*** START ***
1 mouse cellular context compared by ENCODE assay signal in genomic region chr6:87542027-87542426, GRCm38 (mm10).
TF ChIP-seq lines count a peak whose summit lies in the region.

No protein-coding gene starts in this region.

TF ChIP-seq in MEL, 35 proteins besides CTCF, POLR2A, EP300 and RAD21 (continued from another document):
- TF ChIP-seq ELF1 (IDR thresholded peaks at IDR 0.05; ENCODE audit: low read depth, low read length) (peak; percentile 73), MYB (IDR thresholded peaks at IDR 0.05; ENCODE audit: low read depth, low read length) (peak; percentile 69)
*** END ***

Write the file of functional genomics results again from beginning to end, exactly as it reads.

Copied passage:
1 mouse cellular context compared by ENCODE assay signal in genomic region chr6:87542027-87542426, GRCm38 (mm10).
TF ChIP-seq lines count a peak whose summit lies in the region.

No protein-coding gene starts in this region.

TF ChIP-seq in MEL, 35 proteins besides CTCF, POLR2A, EP300 and RAD21 (continued from another document):
- TF ChIP-seq ELF1 (IDR thresholded peaks at IDR 0.05; ENCODE audit: low read depth, low read length) (peak; percentile 73), MYB (IDR thresholded peaks at IDR 0.05; ENCODE audit: low read depth, low read length) (peak; percentile 69)